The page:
Shabbat Parashat Tazria| 5771
Parashat Hashavuah: A Convergence of “Ot”sHarav Yosef Carmel
The beginning of our parasha, famous for its detail on the subject of tzara’at (approximately, leprosy), mentions a very important mitzva, seemingly in passing: “Should a woman … give birth to a male, he should have his foreskin circumcised on the eighth day” (Vayikra 12:3). While many halachot of mila are learned from the section in Lech Lecha, Chazal learn here that the mila is done even on Shabbat, provided that the mother gave birth to him normally and not through a Caesarian section (Shabbat 132a).
Let us take a look as to the philosophical background behind the halacha that mila is to be done on Shabbat. In Lech Lecha circumcision is not only called a brit but also called an ot brit (a sign of a covenant) (Bereishit 17:11). Shabbat is also called an ot, as the pasuk says: “But my Shabbat you shall guard, for it is a sign between Me and you for your generations, so that you should know that I am Hashem who sanctifies you” (Shemot 31:13). There is yet another mitzva that is called an ot: tefillin. “It should be for you an ot on your arms and a remembrance between your eyes” (Shemot 13:9). (In another place we pointed out that all the mitzvot that are called ot were told to Bnei Yisrael before the Torah was given at Sinai.)
The mitzva of donning tefillin does not apply on Shabbat and Yom Tov. Rabbi Akiva says that this is derived from the fact that tefillin is called an ot, as on Shabbat and Yom Tov there is no need for an ot (Menachot 36a). Rabbeinu Bachyei explains that of the three signs of mila, Shabbat, and tefillin, a person should always be connected to two, for they are testaments to the oneness of Hashem and the basis of belief, and testimony is to be comprised of two witnesses. Therefore, on Shabbat and Yom Tov tefillin are unnecessary and therefore not desirable, as it would indicate that the existing witnesses are for some reason insufficient. On Shabbat, it is correct to enter the baby into the brit and attach the ot specifically on Shabbat, so that from this point on he will always be in possession of the two signs as Shabbat comes.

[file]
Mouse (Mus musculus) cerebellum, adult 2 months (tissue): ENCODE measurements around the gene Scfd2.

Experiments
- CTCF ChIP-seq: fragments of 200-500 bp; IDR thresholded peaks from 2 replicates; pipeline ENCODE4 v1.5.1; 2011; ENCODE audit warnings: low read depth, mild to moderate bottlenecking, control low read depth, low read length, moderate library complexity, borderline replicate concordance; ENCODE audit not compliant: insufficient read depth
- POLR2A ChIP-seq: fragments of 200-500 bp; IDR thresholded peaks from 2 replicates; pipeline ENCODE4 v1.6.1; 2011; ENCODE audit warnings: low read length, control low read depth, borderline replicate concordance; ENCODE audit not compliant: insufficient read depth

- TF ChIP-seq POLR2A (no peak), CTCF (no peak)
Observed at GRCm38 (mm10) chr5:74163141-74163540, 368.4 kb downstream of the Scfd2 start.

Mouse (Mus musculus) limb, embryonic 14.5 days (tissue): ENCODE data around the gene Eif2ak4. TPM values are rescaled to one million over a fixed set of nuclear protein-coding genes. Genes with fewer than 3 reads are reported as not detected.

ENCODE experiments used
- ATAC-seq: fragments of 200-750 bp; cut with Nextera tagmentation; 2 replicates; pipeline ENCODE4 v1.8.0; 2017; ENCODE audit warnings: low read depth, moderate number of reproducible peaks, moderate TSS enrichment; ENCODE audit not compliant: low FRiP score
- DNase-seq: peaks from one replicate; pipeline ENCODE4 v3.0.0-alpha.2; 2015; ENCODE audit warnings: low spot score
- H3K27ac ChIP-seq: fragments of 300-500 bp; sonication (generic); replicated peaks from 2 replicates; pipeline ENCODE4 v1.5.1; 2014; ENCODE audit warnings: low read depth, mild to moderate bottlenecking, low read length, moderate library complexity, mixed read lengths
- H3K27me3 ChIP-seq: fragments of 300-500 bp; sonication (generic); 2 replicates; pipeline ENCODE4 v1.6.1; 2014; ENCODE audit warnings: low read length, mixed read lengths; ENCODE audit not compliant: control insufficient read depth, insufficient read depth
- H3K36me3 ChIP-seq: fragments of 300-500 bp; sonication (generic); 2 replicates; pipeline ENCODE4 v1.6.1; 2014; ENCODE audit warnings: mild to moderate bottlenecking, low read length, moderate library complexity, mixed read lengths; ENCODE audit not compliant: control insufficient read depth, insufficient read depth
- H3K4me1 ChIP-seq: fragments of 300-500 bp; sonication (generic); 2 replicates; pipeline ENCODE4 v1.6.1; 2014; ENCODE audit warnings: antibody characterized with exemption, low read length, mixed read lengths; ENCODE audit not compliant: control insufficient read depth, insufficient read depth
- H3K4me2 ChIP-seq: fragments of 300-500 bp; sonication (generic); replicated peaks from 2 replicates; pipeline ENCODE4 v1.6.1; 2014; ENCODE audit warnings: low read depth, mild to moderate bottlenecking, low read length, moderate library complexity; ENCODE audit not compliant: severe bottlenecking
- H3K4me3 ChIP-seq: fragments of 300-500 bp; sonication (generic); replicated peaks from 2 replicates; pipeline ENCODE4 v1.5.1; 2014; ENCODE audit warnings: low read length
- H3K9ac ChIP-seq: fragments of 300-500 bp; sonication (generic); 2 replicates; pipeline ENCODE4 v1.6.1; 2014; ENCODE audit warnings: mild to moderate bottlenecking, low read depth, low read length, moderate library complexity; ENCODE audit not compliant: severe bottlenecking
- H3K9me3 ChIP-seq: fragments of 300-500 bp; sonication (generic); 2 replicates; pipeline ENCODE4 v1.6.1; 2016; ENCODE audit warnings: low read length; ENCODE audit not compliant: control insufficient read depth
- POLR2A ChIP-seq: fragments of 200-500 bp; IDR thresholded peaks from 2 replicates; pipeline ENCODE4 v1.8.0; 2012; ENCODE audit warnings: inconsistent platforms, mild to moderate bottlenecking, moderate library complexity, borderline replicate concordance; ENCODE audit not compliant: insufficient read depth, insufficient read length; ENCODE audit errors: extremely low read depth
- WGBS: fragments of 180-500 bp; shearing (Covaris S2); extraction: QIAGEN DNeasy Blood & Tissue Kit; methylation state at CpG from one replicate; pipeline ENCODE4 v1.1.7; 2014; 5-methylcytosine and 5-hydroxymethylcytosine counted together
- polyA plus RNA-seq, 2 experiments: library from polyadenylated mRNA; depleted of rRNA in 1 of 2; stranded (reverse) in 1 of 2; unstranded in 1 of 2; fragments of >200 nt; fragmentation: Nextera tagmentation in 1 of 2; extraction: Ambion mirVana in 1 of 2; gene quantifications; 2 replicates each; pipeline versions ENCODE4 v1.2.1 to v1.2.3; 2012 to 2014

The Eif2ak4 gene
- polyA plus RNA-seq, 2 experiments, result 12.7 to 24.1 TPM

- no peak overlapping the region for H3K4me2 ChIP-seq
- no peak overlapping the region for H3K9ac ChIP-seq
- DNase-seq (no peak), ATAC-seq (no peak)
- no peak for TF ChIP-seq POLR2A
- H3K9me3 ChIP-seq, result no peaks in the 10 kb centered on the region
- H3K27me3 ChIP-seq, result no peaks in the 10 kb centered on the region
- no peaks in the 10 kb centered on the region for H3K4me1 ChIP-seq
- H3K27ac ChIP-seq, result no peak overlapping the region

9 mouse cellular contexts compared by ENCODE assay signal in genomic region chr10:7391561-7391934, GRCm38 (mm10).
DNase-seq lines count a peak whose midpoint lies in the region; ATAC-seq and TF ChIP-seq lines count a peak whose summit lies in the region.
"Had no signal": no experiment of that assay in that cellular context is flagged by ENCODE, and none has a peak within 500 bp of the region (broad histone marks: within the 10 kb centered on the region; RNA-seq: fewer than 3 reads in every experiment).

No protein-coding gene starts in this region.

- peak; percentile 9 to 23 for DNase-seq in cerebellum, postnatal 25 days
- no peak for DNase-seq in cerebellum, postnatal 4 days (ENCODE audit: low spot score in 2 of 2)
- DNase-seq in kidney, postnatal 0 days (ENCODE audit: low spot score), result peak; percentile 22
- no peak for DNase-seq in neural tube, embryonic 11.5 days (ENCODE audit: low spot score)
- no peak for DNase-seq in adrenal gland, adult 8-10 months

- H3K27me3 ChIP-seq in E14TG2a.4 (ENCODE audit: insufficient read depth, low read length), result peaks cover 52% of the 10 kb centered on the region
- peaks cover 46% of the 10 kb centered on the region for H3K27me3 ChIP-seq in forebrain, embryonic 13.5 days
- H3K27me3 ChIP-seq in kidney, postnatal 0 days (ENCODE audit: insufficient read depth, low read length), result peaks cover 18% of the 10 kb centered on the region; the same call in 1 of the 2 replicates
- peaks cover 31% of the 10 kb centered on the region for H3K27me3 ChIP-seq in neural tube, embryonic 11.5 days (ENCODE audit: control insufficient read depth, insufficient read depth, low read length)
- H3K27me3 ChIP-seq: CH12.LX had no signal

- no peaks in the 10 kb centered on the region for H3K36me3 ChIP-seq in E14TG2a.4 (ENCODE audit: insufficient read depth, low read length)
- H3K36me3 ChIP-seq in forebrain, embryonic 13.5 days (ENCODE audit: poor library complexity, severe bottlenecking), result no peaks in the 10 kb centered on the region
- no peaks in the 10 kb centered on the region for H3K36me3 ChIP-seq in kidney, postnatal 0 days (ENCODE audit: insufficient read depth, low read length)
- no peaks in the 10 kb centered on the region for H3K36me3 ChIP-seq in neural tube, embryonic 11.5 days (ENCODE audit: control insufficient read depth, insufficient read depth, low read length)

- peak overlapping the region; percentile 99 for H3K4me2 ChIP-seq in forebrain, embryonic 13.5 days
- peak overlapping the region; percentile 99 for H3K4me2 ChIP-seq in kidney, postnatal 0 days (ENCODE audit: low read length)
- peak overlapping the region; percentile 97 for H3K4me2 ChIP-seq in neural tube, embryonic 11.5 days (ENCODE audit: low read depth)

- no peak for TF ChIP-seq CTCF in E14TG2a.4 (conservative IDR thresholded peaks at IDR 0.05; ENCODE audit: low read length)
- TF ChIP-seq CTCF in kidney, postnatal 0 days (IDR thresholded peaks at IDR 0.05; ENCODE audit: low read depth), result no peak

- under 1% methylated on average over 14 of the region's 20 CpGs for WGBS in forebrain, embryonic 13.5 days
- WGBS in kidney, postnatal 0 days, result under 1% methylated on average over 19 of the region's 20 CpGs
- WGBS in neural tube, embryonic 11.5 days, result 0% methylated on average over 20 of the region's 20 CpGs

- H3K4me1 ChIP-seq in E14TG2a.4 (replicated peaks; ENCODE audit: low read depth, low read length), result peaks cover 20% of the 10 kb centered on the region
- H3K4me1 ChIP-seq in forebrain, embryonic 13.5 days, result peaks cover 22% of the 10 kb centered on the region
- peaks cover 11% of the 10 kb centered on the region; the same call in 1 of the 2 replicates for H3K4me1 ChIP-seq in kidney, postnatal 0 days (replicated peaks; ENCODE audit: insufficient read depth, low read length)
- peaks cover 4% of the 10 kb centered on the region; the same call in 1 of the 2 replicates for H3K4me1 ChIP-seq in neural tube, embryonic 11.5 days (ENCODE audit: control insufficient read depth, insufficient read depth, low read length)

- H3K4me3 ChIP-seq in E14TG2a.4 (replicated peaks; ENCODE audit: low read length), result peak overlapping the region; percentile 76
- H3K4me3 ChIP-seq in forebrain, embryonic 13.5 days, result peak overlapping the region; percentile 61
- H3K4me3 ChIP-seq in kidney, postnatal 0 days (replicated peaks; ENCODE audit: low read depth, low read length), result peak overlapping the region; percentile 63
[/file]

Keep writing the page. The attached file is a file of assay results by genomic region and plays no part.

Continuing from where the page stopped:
The Tzitz Eliezer (vol. XIV, 4) uses this general thesis to explain why the custom is for the father at a brit to have his tefillin on when it falls during the week. Without Shabbat, it is appropriate for the mila to be done with another ot present. The Shach (Yoreh Deah 265:24), who says that people should keep their tefillin on when the mila is done at the end of Shacharit, is also clearly understood. The logic is that in this way all assembled join the baby’s father in connecting the two signs.
Let us pray that just as the great majority of the Jewish people are careful to perform the mitzva of mila, so will they attach themselves to the other ot of tefillin on a daily basis.
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